On the heels of getting caught inventing an anecdote about a service member in Afghanistan, in an attempt to make the point that the United States needs to bring its troops back home, Joe Biden has now made some interesting claims about his role in sending troops away from home in the first place. This is from NPR:
[Biden] explained that his rationale in authorizing the use of military force in Iraq in 2002 was based on a commitment he had received from then-President George W. Bush that he would not go to war in Iraq. “[Bush] looked me in the eye in the Oval Office. He said he needed the vote to be able to get inspectors into Iraq to determine whether or not Saddam Hussein was engaged in dealing with a nuclear program,” said Biden. “He got them in and before you know it, we had ‘shock and awe.’ ” …
“Immediately, that moment it started, I came out against the war at that moment,” Biden told NPR.
This version of events is so twisted that the very next sentence of the NPR story starts debunking the idea that Biden was antiwar. But it’s worth unpacking more fully. Let’s start from the beginning and work our way through:
• Biden voted to pass the Authorization for Use of Military Force Against Iraq Resolution on Oct. 11, 2002.* Though Biden now tells NPR that this was an intermediate step and that he had not expected it to lead directly to war, the possibility of invading Iraq to instigate “regime change” was explicitly under discussion at the time. In fact, the first article I found in a Nexis search for newspaper articles that included the words “regime change” in the months before the vote was an Aug. 1, 2002, New York Times piece that begins with the words, “In the first public hearings on the administration’s goal of ousting Saddam Hussein from the Iraqi presidency, an array of experts warned a Senate committee today that an invasion of Iraq would carry significant risks.” The chairman of that Senate committee was Joe Biden.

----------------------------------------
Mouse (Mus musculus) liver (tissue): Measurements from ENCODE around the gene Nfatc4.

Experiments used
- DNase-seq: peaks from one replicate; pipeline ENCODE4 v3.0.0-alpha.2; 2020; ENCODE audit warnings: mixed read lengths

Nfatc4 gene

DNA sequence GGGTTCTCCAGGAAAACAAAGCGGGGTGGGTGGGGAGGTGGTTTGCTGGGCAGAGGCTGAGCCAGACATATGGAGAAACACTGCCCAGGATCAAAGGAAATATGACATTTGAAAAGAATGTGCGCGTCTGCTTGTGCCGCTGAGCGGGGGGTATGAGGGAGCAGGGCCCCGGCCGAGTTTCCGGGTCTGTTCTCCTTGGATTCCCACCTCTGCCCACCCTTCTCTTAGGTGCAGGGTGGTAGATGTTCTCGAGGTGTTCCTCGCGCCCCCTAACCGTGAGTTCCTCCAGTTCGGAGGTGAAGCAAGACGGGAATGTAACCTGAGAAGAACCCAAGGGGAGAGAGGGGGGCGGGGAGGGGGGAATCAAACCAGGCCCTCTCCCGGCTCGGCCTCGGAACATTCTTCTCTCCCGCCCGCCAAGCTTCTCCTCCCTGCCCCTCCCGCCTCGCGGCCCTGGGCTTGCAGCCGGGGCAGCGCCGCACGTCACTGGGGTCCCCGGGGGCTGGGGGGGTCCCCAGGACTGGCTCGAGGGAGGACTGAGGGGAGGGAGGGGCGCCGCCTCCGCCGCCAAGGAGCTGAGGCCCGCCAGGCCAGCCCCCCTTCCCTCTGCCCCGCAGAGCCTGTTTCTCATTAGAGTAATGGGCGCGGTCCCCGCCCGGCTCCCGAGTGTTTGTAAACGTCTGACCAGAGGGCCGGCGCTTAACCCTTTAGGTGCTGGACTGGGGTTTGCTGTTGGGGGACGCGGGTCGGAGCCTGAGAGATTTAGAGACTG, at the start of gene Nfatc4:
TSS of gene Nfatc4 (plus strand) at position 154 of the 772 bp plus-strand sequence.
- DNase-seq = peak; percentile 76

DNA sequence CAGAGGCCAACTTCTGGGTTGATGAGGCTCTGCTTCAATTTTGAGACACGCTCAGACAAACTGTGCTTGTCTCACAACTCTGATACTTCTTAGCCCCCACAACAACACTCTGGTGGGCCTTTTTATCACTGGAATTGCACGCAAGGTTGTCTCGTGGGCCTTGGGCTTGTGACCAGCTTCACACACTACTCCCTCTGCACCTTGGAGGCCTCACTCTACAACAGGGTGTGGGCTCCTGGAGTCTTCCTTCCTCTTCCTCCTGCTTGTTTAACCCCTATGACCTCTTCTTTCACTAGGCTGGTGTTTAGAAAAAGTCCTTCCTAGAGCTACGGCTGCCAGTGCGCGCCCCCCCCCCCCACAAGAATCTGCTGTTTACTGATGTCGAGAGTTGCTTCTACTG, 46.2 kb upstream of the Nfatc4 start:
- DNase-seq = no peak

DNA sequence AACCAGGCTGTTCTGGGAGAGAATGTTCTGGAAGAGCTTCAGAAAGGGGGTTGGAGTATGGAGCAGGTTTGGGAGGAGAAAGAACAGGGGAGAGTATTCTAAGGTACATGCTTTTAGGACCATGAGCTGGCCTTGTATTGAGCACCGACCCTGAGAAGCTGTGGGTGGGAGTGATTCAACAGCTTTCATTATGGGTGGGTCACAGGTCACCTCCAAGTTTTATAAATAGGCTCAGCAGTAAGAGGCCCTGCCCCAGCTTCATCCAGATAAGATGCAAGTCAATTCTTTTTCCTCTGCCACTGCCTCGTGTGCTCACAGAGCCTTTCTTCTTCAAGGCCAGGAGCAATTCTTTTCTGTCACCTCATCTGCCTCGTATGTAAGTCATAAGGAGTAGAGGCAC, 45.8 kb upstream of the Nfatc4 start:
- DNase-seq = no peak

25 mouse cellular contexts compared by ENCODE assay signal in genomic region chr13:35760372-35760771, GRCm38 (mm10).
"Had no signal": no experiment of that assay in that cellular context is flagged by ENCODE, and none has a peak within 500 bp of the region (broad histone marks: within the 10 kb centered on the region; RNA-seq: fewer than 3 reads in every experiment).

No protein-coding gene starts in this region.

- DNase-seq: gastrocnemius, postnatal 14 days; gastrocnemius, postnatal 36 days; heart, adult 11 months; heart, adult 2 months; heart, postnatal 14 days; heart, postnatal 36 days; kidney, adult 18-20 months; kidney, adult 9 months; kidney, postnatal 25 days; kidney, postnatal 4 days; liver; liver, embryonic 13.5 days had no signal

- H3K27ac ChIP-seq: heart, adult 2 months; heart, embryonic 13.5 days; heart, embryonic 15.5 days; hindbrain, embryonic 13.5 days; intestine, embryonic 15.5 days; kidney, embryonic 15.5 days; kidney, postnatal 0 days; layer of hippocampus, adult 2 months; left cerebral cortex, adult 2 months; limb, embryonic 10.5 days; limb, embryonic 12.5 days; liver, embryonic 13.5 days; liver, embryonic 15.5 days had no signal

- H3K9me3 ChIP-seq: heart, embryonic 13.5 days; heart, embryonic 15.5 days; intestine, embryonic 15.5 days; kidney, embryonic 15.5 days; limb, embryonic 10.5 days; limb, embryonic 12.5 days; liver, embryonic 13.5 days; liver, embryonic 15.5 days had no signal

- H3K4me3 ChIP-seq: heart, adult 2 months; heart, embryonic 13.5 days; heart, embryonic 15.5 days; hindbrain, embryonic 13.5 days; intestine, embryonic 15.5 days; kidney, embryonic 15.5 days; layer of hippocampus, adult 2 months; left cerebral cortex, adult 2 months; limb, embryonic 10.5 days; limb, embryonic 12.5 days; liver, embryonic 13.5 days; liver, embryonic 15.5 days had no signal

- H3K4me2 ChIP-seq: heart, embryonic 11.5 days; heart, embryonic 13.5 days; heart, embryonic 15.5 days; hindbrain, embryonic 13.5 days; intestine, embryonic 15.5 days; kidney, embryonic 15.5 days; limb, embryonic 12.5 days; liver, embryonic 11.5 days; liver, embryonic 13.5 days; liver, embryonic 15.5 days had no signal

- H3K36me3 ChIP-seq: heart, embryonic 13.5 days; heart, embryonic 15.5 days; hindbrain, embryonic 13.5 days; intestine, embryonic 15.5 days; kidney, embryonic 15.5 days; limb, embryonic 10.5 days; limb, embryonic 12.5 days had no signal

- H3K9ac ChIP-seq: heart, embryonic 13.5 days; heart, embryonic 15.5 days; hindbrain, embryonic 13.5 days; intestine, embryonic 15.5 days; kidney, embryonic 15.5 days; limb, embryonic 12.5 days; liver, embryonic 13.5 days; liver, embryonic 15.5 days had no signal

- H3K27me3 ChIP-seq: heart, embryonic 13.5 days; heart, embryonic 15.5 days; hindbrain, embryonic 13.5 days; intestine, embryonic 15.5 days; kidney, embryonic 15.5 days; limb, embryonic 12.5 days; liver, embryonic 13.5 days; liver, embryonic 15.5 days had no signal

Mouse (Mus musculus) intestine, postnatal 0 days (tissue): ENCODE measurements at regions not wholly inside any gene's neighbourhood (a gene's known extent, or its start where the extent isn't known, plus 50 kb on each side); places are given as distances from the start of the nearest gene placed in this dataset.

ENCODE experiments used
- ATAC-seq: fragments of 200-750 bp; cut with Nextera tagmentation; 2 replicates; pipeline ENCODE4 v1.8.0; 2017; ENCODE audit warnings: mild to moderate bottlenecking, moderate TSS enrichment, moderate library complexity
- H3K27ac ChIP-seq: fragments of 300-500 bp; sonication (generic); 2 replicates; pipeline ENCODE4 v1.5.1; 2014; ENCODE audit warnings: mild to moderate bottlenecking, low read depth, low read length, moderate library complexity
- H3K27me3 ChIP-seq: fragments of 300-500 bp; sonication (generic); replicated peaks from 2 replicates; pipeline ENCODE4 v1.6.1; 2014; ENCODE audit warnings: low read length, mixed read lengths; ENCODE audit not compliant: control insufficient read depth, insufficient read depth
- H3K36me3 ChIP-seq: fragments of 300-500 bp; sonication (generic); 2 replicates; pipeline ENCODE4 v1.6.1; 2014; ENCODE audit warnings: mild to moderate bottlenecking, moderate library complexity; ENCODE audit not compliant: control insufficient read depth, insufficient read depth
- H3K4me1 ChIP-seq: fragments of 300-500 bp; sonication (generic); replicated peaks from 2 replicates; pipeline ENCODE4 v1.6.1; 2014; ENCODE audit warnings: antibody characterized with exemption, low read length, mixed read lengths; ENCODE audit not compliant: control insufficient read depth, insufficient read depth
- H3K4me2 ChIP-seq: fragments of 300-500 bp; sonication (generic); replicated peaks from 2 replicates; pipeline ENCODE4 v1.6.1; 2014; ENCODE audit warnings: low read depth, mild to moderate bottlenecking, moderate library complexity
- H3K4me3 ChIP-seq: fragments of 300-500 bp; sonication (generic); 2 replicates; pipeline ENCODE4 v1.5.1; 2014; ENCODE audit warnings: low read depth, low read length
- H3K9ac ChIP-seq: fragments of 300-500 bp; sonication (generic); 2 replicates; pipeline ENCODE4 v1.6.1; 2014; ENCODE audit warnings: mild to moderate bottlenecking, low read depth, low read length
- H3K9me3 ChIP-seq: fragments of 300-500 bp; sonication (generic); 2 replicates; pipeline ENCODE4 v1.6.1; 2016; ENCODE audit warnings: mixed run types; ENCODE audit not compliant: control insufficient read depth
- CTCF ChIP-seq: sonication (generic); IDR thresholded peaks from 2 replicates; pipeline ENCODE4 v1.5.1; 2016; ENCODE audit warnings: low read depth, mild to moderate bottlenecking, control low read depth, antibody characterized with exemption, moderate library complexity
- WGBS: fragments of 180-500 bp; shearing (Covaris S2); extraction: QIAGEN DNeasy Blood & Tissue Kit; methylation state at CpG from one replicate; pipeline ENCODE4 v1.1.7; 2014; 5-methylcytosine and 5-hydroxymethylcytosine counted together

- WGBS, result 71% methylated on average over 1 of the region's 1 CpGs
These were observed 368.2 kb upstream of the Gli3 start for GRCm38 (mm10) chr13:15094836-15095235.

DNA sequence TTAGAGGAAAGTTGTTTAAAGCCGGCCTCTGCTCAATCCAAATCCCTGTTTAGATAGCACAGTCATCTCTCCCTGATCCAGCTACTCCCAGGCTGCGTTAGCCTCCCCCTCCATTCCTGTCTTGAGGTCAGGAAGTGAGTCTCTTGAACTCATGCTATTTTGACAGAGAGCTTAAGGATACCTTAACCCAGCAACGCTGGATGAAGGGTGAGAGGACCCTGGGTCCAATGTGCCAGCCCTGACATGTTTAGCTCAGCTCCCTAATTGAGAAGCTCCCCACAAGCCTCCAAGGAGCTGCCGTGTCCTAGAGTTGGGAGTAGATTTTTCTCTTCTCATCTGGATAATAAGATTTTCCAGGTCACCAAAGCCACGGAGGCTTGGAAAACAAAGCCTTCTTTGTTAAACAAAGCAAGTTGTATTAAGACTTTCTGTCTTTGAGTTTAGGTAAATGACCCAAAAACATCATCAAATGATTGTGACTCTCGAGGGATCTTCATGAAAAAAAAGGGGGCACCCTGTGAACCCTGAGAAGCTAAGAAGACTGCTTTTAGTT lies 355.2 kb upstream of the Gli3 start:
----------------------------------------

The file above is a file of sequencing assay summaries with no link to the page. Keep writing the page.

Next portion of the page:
• Later in August, Dick Cheney gave a speech in which he announced that the U.S. would be justified in preemptively attacking Iraq in order to depose Hussein. In that speech, Cheney explicitly rejected the idea “that we should just get inspectors back into Iraq, and then our worries will be over.” A September Times article about Iraq stated matter-of-factly that “the Bush administration has been drawing up plans for an invasion.”